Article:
He also loved to do cook-offs and ask people which dish tasted better. I grew up surrounded by typical Turkish family Sunday lunches and dinners. In the context of art, from Gordon Matta Clarke to Micheal Rokowitz to Judy Chicago, many artists have explored and experimented with the socio-political, sustainable aspects of food. The smell, the touch, the textures and layers almost bring another dimension to multi-sensory art practices.

Open Space Programme Launch (2019), Fitzrovia Chapel. Photo ©  Ben Peter Catchpole. 

What is your connection with sustainable practices?

With all the food shortages at the beginning of the lockdown and ongoing global climate change crisis, sustainability is more integral to my way of collaborating and living. Since the beginning of 2020, I have been lucky to volunteer at the kitchen from time to time at Refettorio Felix (a charity that feeds the vulnerable and in need). I live alone, so I make sure to shop sensibly and not to waste food. In terms of my connection to sustainable practices, I think it comes natural to collaborate with artists who also care about the same things. 

"Dough, Baby" by Laura Wilson performed by Iris Chan and Adam Moore at the Swiss Church (London), organised by Open Space. Photo credit: Ben Peter Catchpole

What makes Huma happy? Which things do you remind yourself of every morning? 

My friends, yoga, my books, the fact that I live a walk away from Battersea park makes me happy. I try to be blessed from the simple pleasures of life. I am really lucky that I have been brought up privileged, and got to travel around the world to places like Peru, Indonesia and Switzerland. I remind myself that it is okay not to be perfect but perfectly imperfect.

How do you express your creativity?

I love to take photos (see some of my work on unsplash), visit artists' studios, watch documentary films and listen to indie music. I guess cooking is also an expression of my creativity as I like to try and experiment with different ingredients.

Huma Kabakci, Photo © Kayhan Kaygusuz 

Which parts of yourself do you need to break up with?

I want to break up with the feeling that I am worthless - I think a lot of us have insecurities but it doesn’t help. I actually am trying to own up to more of my achievements and skills.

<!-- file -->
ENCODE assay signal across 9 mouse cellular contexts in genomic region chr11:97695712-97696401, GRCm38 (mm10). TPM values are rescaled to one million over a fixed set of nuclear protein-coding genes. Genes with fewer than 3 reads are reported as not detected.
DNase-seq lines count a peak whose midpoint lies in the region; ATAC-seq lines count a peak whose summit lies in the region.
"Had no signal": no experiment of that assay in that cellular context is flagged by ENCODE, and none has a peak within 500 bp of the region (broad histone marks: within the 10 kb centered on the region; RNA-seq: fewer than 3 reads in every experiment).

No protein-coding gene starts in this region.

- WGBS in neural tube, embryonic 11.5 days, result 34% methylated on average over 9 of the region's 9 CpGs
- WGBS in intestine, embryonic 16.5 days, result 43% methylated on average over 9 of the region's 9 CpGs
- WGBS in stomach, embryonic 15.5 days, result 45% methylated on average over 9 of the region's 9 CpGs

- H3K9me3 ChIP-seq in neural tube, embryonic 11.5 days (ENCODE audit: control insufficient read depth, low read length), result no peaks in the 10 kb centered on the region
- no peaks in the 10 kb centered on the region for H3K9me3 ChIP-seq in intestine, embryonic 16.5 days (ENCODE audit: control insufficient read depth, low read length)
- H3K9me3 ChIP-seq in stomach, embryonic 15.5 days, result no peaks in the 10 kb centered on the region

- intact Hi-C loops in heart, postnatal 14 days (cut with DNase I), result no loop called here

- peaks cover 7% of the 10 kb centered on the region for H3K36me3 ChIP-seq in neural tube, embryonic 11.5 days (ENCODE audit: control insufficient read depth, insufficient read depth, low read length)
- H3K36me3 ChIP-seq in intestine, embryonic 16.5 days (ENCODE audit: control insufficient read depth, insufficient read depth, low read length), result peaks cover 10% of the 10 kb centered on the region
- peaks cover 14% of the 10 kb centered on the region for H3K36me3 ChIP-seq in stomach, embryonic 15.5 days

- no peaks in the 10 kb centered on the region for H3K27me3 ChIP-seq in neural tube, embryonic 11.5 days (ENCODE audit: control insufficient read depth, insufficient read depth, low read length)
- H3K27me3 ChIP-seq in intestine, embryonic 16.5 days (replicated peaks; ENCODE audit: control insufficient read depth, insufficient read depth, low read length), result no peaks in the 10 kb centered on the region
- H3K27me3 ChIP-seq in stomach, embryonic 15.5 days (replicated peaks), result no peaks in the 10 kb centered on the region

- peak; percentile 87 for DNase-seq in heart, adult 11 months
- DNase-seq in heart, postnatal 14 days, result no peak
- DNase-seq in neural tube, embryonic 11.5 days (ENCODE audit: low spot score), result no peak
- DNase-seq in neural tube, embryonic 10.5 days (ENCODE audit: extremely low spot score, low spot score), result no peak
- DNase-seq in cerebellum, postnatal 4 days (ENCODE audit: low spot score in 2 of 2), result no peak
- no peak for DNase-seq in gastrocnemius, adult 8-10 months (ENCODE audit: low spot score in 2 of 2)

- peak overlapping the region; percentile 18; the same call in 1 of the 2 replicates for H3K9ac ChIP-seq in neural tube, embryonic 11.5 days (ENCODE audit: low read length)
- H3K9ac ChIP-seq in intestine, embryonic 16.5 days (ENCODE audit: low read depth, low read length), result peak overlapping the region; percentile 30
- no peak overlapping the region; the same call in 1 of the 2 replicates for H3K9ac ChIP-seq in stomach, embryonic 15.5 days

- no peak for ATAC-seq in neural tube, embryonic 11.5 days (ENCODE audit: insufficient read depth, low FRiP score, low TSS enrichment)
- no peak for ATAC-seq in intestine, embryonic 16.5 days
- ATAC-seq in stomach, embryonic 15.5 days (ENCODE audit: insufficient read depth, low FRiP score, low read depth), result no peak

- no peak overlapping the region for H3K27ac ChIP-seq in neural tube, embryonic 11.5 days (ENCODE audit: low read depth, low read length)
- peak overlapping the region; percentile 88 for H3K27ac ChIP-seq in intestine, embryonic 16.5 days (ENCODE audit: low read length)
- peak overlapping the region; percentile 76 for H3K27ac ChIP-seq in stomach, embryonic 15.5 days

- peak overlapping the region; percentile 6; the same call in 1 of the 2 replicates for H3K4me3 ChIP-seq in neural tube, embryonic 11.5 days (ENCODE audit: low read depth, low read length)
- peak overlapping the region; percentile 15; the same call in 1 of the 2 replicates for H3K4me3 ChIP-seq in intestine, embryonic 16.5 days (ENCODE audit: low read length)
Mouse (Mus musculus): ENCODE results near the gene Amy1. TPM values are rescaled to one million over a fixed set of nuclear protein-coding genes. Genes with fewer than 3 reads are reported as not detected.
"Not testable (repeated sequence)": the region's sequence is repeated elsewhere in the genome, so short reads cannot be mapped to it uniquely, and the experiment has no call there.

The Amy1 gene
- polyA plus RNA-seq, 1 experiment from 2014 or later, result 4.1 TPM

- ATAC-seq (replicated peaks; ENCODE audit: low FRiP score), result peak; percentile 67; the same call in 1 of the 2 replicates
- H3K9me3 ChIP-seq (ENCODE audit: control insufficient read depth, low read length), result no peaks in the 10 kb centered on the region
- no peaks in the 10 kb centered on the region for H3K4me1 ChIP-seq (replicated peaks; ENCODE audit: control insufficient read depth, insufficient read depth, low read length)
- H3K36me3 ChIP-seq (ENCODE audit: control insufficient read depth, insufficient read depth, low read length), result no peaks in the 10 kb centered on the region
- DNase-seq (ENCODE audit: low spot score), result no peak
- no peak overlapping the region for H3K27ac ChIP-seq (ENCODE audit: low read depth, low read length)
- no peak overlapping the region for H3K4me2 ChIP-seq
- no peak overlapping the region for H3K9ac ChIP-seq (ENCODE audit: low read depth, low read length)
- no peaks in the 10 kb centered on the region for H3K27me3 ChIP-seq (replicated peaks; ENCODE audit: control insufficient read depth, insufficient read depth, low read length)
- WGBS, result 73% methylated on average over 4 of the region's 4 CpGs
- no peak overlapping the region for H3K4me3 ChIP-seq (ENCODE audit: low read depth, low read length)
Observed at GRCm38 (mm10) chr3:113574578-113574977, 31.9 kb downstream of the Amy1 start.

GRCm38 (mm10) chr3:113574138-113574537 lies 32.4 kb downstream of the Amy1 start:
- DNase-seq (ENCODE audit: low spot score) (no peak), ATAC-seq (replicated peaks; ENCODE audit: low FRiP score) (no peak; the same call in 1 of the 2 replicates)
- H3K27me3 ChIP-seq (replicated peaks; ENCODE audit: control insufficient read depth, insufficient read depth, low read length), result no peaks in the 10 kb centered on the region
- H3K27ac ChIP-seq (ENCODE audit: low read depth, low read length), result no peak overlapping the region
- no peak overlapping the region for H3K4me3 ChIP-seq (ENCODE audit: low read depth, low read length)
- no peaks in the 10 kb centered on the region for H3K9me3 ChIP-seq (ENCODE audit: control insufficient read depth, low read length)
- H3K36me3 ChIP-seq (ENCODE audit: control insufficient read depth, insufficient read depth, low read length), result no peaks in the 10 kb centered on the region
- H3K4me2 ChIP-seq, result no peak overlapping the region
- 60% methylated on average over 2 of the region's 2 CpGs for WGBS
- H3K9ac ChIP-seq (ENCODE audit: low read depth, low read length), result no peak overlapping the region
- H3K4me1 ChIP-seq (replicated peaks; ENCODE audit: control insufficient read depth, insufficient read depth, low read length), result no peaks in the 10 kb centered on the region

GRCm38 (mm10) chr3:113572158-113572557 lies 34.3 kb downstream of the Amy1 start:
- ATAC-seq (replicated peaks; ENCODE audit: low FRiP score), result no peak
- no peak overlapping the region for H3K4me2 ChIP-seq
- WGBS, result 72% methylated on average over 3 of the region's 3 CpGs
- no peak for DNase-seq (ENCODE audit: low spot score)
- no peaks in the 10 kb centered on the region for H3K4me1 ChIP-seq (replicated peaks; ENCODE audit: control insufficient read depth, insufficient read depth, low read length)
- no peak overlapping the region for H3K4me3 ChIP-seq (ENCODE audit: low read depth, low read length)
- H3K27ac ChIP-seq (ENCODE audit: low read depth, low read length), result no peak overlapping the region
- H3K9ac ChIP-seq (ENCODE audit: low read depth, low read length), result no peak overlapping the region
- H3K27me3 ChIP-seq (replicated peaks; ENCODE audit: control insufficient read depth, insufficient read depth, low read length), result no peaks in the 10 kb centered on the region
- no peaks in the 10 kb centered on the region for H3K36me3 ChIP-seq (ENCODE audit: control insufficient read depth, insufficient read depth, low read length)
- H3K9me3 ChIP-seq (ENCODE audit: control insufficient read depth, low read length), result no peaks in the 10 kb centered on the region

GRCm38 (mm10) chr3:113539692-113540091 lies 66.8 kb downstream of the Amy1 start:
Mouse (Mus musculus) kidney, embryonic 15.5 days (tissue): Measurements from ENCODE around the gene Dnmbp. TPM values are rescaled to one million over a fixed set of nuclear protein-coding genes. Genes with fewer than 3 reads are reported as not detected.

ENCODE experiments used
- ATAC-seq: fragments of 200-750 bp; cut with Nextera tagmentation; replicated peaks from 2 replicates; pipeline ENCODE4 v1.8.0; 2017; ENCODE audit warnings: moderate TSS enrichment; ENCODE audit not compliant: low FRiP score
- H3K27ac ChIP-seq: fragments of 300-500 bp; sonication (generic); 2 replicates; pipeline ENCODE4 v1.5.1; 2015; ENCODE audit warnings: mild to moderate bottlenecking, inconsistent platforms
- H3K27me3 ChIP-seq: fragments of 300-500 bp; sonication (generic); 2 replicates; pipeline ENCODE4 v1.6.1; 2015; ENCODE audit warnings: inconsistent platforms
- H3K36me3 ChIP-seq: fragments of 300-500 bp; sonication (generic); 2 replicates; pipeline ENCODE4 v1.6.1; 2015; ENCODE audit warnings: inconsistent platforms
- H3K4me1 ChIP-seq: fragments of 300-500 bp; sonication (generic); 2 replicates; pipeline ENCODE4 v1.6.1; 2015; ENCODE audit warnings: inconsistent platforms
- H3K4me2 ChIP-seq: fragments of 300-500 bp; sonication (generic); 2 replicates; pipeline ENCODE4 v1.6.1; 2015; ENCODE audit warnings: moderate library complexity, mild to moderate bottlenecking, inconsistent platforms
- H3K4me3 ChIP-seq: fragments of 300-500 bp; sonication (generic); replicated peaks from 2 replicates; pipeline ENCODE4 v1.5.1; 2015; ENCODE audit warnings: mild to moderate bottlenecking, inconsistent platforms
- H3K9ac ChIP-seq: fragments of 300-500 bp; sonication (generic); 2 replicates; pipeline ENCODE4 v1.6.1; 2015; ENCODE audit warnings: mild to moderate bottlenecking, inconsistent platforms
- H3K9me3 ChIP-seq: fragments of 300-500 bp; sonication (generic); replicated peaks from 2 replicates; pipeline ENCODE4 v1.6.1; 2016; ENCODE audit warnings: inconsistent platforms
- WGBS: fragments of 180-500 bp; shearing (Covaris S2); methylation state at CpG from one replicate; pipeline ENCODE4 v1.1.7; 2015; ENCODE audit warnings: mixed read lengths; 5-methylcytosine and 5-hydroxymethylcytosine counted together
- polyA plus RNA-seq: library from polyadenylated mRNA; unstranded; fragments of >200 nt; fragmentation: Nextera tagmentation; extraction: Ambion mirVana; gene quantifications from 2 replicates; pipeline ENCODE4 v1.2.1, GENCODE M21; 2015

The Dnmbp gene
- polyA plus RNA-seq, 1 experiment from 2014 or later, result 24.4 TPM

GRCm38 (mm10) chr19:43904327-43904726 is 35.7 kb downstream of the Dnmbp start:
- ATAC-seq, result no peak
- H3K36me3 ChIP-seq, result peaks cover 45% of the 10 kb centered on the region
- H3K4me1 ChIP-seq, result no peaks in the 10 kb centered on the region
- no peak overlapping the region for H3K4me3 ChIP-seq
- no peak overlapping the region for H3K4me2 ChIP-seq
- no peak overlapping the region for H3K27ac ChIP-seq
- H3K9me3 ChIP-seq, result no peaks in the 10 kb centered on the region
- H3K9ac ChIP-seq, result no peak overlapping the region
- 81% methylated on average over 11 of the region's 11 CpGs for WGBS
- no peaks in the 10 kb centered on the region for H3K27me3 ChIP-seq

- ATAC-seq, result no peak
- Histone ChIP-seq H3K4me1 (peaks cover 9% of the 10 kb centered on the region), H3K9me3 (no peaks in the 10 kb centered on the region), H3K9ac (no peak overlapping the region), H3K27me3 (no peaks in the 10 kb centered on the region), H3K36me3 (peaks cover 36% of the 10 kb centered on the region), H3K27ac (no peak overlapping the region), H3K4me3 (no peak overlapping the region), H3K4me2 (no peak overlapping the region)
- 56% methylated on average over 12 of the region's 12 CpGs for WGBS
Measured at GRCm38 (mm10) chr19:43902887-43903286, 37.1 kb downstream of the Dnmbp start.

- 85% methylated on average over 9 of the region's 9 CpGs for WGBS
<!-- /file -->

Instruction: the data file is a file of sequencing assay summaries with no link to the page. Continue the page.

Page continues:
What’s the best piece of advice you’ve been given?

This advice by my dad stuck with me: “Whatever you’ll do, even if it is selling sandwiches on the street, do it yourself. Work independently and not under others.”
Also a great piece of advice I got was from Julie Lomax - the CEO of A(n) (The Artist Information Company) - she said “knowing your skills and how to implement them in your daily life is very important” and I totally agree. 

Are there any strong realisations during the pandemic?

I have learned to do more of the things I enjoy and surround myself with the people I actually want to spend time with. Life is too short and unpredictable, I might as well take a step back and enjoy myself during this journey. I realised it is not worth pushing myself to do more and see more all the time.

Open Space Programme Launch (2019), Fitzrovia Chapel. Photo © Ben Peter Catchpole

Adventitious Encounters (2018) co-curated by Huma Kabakci & Anna Skladmann, organised by Open Space. Photo © Ben Peter Catchpole

What are the upcoming projects of Open Space?

We recently launched our Open Space Shop, which is an extension of our multi-disciplinary projects curated by me, with artists who have contributed to a number of our itinerant projects such as Tender Touches (2019) and Ladies’ Paradise (2018) as well as a variety of digital contributions, such as our 10 Minute Interviews. As an organisation, we are dedicated to supporting international contemporary artists by showcasing their work in a variety of ways. Our online shop is a new alternative to this support and promotion of dialogue in the arts, and through our weekly ‘Shop Drops’ we hope to continue in our advocacy for championing new and exciting work.

From our upcoming projects we have I Have Eaten It - a 4-week kitchen takeover at Refettorio Felix, a charity based in West London providing creative experiences around food for vulnerable people. For this iteration, I have invited Northern Irish Artist Laura Wilson to co-curate and realise the second edition of Edible Goods: an annual programme that examines food as a medium in contemporary art. Over this period, there will be a tailored weekly meal using seasonal food and local suppliers’ waste food, with recipes or ingredients contributed by 9 international artists: 

Moza Almatrooshi; Sondos Azzam, Lauren Godfrey; Charles Harrison, Hannah Lees; Raju Rage; Nora Silva; Laura Wilson & Caroline Wong.

Alongside the evolving menu and culinary experience, we will develop an online streaming channel that presents food-focused video works; and a programme of public events including workshops and talks. The project will also include a crowdfunding campaign directly supporting Refettorio Felix through a fundraising event and artwork sales.

Refettorio Felix's space

Instagram: @humakabakci and @openspacecontemporary

Using Format